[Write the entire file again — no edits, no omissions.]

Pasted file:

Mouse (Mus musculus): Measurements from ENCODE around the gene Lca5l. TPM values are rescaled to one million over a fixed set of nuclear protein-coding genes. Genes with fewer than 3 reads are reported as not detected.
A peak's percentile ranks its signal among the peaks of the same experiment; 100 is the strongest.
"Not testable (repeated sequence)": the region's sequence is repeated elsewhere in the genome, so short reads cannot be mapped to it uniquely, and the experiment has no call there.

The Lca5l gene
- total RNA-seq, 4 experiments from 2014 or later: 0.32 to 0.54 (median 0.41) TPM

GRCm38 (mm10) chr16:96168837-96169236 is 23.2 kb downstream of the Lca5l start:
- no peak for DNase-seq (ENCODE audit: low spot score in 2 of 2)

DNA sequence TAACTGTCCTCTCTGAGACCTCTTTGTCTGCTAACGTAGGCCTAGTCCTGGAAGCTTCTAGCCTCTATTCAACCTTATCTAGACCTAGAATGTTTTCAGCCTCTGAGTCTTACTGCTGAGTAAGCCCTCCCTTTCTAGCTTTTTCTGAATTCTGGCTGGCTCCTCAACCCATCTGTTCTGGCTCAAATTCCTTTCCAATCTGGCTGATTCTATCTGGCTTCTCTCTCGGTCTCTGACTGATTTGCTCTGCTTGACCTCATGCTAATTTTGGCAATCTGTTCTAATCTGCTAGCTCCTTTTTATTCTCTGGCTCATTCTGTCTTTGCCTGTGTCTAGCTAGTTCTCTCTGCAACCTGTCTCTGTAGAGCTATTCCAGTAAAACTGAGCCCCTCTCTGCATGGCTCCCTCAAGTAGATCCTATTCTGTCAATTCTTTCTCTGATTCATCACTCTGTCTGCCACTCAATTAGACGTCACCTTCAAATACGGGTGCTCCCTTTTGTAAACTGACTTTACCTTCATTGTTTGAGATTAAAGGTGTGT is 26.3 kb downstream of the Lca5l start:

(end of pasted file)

Mouse (Mus musculus): Measurements from ENCODE around the gene Lca5l. TPM values are rescaled to one million over a fixed set of nuclear protein-coding genes. Genes with fewer than 3 reads are reported as not detected.
A peak's percentile ranks its signal among the peaks of the same experiment; 100 is the strongest.
"Not testable (repeated sequence)": the region's sequence is repeated elsewhere in the genome, so short reads cannot be mapped to it uniquely, and the experiment has no call there.

The Lca5l gene
- total RNA-seq, 4 experiments from 2014 or later: 0.32 to 0.54 (median 0.41) TPM

GRCm38 (mm10) chr16:96168837-96169236 is 23.2 kb downstream of the Lca5l start:
- no peak for DNase-seq (ENCODE audit: low spot score in 2 of 2)

DNA sequence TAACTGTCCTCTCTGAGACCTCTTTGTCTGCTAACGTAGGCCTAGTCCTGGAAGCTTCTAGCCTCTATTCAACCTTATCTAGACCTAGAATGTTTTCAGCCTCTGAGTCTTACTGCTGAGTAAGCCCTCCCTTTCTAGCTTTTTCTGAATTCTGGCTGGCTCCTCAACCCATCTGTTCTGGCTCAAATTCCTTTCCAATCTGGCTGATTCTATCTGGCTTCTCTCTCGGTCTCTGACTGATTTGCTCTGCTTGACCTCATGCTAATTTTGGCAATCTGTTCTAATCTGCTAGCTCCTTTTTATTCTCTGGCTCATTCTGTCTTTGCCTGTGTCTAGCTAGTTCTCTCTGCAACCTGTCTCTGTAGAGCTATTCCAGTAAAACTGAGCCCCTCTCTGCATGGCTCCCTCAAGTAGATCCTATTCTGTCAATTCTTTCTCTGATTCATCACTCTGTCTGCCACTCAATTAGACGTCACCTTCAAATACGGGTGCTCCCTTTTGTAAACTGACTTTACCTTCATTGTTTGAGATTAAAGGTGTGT is 26.3 kb downstream of the Lca5l start: